Ads comparing prices are common, but you could risk arrest for the same practice

News last week that a Guardian journalist was told he was breaking the law for writing down the prices of some bottled water certainly underlines the lengths that many multiples will go to to protect themselves.

Patrick Collinson was noting down the price points of some Highland Spring sparkling water when a store manager asked him “Excuse me, what are you doing?” After explaining, Mr Collinson was shocked to be told “You’re not allowed to do that. It’s illegal. Where are you from? Are you from the media?”

While in this case, yes Mr Collinson was from the media, it seems quite strange that any individual could be stopped and given such a hard time for simply checking prices.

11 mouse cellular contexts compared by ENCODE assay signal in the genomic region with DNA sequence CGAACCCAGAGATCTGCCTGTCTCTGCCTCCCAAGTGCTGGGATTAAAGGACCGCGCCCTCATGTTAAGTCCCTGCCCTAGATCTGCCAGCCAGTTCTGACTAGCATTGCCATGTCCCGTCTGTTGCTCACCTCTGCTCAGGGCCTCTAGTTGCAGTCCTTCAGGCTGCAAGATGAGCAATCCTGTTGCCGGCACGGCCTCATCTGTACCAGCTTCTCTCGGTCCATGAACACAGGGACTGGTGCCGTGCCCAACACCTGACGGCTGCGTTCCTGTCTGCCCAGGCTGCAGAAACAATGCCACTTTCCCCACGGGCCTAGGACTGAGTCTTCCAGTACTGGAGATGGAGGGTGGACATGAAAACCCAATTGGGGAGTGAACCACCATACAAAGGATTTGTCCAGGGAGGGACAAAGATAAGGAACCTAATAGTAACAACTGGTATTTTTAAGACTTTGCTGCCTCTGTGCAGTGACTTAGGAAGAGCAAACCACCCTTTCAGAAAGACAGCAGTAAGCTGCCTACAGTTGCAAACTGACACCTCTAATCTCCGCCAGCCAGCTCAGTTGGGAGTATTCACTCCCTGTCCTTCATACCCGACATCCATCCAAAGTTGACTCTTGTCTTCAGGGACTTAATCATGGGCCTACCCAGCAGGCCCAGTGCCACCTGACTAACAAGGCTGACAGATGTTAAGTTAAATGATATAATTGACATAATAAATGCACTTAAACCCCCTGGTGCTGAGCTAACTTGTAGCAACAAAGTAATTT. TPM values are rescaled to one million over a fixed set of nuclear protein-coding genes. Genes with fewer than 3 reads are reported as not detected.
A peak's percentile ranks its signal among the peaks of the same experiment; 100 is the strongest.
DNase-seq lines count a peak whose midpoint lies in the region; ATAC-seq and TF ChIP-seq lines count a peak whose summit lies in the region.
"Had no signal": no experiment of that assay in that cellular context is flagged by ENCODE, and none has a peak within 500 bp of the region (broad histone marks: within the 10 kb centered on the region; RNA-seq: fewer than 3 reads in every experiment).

The managers of the branch eventually conceded that perhaps this wasn’t against the laws of the land, but certainly did contravene company policy. The only way one would be allowed to check the prices would be to “take the item to the till and pay for it there. The price will be on the receipt.”

So while you might risk being thrown out by security guards if you attempt to benchmark your prices against the Tesco down the road, one wonders how exactly the multiples go about creating their much-heralded price comparison adverts, like the one pictured here?

Presumably, as the Tesco manager suggested, they buy all of the products and check the receipts? No wonder the multiples are all turning over so much each year!